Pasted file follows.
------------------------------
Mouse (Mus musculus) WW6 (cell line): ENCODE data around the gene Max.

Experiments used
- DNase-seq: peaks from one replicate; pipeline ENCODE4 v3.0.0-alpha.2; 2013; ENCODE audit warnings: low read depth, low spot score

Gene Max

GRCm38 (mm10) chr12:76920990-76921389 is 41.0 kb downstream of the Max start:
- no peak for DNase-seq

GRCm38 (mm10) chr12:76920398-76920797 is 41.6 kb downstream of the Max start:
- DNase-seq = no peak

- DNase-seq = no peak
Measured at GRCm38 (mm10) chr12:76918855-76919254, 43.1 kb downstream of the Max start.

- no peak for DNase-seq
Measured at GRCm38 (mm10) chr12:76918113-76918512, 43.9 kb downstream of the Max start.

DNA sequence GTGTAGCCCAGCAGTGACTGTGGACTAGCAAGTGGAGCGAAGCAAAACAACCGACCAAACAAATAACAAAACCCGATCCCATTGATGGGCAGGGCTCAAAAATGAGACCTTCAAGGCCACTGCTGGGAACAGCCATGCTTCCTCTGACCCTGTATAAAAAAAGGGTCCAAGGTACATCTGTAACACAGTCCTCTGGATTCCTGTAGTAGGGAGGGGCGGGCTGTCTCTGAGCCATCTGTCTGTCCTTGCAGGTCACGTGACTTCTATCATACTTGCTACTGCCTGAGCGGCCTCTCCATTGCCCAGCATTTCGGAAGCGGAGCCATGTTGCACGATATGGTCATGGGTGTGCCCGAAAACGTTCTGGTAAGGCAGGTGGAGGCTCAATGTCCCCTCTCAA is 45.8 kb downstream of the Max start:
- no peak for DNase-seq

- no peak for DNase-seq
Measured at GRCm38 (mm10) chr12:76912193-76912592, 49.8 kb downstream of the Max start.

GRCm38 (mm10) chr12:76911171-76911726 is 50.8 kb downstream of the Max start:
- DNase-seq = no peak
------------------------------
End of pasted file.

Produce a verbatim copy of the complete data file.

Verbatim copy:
Mouse (Mus musculus) WW6 (cell line): ENCODE data around the gene Max.

Experiments used
- DNase-seq: peaks from one replicate; pipeline ENCODE4 v3.0.0-alpha.2; 2013; ENCODE audit warnings: low read depth, low spot score

Gene Max

GRCm38 (mm10) chr12:76920990-76921389 is 41.0 kb downstream of the Max start:
- no peak for DNase-seq

GRCm38 (mm10) chr12:76920398-76920797 is 41.6 kb downstream of the Max start:
- DNase-seq = no peak

- DNase-seq = no peak
Measured at GRCm38 (mm10) chr12:76918855-76919254, 43.1 kb downstream of the Max start.

- no peak for DNase-seq
Measured at GRCm38 (mm10) chr12:76918113-76918512, 43.9 kb downstream of the Max start.

DNA sequence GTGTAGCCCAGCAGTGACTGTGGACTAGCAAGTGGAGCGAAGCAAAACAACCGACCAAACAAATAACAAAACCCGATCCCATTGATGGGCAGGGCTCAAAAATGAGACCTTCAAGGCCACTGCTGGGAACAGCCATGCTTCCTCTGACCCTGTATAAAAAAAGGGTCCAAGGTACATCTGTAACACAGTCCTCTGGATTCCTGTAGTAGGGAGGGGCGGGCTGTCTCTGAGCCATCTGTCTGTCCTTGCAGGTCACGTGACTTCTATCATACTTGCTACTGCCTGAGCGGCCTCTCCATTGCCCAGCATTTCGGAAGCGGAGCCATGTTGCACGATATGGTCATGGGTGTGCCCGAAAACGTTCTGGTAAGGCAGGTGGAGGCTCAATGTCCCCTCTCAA is 45.8 kb downstream of the Max start:
- no peak for DNase-seq

- no peak for DNase-seq
Measured at GRCm38 (mm10) chr12:76912193-76912592, 49.8 kb downstream of the Max start.

GRCm38 (mm10) chr12:76911171-76911726 is 50.8 kb downstream of the Max start:
- DNase-seq = no peak